Despite it being a relatively small appliance in the kitchen, the Microwave is using lots of electricity as it is basically on standby 24/7 simply to keep the digital clock working and waiting for a command at a usage of 0.096kwh. This is costing you an extra £9.45* per year!
The dishwasher is one of the worst culprits for draining energy when not in use. If you consider that the average wash cycle lasts 2 hours and the average home will have the dishwasher on once a day, that’s leaving it plugged on standby for around 22 hours a day at a usage rate of 0.066kwh adding £6.50* a year onto your electricity bill.
You may think the TV is always on in your house, but actually it’s thought the average person watches just 3 hours a day. And when you consider that the average home has at least two TVs, the costs can start to add up. With TVs being left on standby for around 21 hours a day at 0.0273kwh this can add an extra £5.30* a year on to your energy bills.
5. Game consoles
With teenagers thought to spend around seven and a half hours a week gaming, that’s potentially leaving games consoles on standby mode but plugged for up to 23 hours a day at a usage of 0.046kwh. This adds £4.52* a year onto your bills - and if you have more than one console in the home that’s potentially adding around £10 a year.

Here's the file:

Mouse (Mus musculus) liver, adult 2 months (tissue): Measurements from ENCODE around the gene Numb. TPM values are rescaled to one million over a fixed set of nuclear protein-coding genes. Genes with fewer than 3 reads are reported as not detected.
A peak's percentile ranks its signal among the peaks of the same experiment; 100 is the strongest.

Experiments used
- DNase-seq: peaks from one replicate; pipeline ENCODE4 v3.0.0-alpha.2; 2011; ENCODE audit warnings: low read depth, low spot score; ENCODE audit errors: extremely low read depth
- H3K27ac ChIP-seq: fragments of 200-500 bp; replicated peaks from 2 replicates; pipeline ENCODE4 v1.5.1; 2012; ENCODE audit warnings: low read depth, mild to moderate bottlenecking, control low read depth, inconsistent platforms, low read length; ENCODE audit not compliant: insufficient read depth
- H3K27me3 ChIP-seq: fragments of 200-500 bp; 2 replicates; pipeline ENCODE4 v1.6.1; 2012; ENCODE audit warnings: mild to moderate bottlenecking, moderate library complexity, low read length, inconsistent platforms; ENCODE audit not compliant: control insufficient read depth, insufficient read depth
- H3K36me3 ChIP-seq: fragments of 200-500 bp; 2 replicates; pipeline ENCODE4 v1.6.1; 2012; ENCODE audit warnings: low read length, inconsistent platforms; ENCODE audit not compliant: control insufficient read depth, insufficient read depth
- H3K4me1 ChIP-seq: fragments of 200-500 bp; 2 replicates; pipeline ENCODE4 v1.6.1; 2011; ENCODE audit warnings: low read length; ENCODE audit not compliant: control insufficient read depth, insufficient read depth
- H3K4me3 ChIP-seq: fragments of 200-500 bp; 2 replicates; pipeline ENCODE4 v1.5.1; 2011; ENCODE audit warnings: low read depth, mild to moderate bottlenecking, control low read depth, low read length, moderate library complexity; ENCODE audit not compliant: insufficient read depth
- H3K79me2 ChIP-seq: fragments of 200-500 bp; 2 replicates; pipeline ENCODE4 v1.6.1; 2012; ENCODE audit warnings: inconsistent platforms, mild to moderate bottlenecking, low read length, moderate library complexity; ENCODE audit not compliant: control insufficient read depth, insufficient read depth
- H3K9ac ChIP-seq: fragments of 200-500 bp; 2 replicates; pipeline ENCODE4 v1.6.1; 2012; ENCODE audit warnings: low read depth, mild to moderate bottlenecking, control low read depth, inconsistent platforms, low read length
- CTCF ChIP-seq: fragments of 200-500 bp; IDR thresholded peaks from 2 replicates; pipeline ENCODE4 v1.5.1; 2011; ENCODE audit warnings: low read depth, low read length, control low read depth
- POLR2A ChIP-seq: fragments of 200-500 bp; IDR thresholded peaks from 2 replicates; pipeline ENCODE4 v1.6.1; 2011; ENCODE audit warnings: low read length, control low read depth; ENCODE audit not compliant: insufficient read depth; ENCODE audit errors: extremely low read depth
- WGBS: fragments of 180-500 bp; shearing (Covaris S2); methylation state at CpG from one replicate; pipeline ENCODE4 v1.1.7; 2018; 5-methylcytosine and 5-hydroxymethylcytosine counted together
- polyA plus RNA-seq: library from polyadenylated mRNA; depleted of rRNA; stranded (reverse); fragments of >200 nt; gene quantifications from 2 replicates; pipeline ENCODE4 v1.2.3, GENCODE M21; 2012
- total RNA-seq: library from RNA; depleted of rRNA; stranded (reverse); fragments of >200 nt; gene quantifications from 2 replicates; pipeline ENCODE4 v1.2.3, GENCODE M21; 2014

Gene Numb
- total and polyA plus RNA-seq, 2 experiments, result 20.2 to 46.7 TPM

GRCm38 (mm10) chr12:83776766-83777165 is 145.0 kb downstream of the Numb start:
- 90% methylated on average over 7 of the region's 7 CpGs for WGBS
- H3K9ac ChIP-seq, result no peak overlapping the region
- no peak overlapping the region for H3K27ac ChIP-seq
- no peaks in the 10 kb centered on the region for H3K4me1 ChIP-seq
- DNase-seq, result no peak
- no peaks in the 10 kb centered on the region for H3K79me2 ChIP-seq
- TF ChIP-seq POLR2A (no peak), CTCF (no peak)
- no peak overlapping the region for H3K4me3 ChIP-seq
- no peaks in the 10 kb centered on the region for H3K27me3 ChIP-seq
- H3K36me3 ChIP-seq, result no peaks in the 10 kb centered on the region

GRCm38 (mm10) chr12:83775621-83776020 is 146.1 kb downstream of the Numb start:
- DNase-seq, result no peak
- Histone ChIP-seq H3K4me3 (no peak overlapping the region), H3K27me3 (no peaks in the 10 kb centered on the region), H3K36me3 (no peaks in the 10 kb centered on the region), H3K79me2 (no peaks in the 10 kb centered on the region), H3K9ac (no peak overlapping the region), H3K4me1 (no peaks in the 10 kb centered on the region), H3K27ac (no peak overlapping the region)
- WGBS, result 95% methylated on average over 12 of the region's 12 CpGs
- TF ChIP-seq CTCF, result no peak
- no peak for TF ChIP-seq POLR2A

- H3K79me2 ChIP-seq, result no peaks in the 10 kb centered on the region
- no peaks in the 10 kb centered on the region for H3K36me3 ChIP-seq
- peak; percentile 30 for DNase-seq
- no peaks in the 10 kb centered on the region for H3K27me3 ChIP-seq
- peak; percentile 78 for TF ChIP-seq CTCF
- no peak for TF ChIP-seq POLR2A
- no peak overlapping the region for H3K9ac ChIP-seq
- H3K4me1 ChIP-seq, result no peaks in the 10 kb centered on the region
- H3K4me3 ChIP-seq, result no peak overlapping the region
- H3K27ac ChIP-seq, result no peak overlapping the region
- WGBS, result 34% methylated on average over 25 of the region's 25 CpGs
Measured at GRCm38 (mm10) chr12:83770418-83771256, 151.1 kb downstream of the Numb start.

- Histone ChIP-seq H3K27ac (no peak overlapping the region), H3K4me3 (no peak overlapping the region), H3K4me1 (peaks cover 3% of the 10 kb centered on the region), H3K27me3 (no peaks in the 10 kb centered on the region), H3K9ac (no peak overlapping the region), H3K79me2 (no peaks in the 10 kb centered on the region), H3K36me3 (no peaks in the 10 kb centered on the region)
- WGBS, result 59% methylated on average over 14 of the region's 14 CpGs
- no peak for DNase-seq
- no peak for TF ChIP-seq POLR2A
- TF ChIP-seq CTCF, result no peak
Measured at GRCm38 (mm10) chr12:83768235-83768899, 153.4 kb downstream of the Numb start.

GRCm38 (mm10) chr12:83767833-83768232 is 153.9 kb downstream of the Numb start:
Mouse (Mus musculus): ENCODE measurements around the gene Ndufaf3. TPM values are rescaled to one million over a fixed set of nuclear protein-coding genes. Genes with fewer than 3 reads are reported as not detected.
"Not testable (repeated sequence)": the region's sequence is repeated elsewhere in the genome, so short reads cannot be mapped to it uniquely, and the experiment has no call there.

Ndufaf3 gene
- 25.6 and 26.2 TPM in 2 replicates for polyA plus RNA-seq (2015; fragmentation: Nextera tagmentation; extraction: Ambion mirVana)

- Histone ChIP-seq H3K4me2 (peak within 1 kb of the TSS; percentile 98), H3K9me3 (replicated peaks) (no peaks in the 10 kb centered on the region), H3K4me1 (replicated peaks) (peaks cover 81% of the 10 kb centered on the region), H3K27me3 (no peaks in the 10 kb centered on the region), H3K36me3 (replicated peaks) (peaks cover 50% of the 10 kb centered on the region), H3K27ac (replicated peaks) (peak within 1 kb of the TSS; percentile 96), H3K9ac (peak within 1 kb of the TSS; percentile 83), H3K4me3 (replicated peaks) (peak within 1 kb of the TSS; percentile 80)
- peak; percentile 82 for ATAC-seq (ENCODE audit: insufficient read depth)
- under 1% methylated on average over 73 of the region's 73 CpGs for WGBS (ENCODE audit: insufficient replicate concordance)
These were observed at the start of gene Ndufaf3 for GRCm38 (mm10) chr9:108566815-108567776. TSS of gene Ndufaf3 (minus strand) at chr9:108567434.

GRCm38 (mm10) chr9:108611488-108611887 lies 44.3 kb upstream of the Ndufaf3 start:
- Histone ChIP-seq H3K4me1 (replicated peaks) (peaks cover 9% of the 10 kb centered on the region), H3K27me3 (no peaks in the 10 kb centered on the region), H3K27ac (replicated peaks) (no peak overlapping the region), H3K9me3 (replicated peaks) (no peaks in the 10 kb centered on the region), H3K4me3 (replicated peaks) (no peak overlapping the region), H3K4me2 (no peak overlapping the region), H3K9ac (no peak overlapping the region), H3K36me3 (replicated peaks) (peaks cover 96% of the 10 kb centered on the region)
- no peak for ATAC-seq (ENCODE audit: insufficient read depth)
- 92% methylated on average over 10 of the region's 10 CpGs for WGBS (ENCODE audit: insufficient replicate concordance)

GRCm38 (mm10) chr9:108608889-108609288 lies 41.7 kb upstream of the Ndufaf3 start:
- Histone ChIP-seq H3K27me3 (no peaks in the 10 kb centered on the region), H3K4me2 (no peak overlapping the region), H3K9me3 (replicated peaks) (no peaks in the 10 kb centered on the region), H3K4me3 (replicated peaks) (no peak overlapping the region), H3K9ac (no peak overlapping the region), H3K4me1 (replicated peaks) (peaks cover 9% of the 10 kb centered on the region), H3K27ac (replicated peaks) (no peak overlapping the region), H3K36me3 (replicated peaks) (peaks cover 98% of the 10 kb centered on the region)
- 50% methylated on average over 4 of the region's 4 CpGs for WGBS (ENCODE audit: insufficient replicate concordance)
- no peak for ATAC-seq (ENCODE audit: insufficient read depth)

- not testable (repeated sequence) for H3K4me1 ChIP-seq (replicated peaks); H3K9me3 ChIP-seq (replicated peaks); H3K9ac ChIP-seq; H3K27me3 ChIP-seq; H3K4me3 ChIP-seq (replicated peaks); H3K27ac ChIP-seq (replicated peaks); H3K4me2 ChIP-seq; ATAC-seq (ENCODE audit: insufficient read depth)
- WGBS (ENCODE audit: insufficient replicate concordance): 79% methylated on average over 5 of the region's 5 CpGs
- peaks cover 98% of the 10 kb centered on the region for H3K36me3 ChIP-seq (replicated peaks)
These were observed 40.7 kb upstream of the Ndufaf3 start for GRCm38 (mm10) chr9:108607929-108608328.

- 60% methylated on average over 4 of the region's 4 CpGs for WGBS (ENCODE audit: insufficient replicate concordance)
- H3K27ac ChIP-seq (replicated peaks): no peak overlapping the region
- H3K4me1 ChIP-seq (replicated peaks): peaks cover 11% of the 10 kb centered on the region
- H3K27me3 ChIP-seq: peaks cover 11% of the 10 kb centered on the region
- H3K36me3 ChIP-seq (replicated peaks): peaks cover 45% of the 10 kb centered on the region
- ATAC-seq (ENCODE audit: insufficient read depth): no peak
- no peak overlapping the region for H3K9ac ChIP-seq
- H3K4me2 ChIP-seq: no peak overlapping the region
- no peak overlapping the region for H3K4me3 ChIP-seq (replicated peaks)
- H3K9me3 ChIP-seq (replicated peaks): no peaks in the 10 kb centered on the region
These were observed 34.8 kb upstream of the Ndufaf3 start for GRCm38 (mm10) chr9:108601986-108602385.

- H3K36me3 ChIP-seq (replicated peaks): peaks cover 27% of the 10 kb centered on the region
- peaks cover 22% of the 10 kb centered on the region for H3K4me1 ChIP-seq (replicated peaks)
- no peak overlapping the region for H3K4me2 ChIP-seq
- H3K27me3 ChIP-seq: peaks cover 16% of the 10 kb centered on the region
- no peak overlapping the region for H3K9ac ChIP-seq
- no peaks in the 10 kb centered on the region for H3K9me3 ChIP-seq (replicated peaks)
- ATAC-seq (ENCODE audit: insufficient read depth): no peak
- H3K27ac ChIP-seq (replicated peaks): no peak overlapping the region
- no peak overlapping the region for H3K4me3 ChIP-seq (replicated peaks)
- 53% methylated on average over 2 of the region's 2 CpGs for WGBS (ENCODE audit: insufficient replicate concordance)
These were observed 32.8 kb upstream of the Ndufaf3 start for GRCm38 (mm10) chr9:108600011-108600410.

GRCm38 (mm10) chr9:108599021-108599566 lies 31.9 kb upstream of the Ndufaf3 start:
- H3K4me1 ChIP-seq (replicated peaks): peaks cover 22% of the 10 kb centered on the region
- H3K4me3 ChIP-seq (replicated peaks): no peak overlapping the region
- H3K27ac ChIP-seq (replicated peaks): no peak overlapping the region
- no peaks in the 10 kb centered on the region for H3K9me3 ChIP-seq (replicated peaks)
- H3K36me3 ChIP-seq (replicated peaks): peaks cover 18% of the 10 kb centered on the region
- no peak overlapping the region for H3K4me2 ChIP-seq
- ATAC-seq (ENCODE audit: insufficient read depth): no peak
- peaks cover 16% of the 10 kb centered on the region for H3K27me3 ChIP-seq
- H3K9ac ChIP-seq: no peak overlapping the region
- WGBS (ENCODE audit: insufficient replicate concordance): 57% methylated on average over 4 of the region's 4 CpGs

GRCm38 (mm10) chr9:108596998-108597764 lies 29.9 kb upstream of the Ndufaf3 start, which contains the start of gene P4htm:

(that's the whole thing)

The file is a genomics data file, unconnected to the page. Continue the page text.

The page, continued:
6. Computer monitors
Computer monitors can be left on standby for up to 16 hours a day if you’re working full-time from home, and that is adding onto our yearly bills without you even realising. The usage per day for your monitor in standby mode is around 0.016kwh adding £1.57 per year. If you are also leaving your laptop plugged in even when it’s fully charged then you’re adding a further £2.63.
7. Phone chargers
Leaving phone chargers plugged in at the mains when you do not need to charge your phone is also making an impact on your yearly energy bills. The charger is still charging and drawing electricity at around 0.024kwh - that’s an added £2.36 per year per charger. If you have more than a few phone and tablet chargers then this is going to start adding plenty more to your bills. For example: a house with four or five chargers plugged in unnecessarily is adding another £10 onto your annual bills.
8. Sky Box
On standby, your Sky Q Box could be using somewhere in the region of 0.02kwh based on it drawing 20 watts per hour while in the mode. If you’re only using your box for 3 hours a day then that’s potentially adding around £40* a year unnecessarily onto your annual bills! But, there is an ‘eco’ mode on your box which could help you to save money. This setting means the box consumes less energy on low power mode between the hours of 2:30am and 5:45am as standard and draws less than 0.003kwh during this time.
By turning off electronics that are on standby or ‘sleep mode,’ you can save unnecessary electricity that isn’t being used. This one simple trick could see hundreds of pounds worth of savings on energy bills a year.
What else can we do to save money on energy? Check out our 10 Tips To Save On Heating Bills for more help and advice.
* Calculations made by taking the watt usage per hour for each device on standby. 23.75p price per kwh based on UK average from 1 October 2023.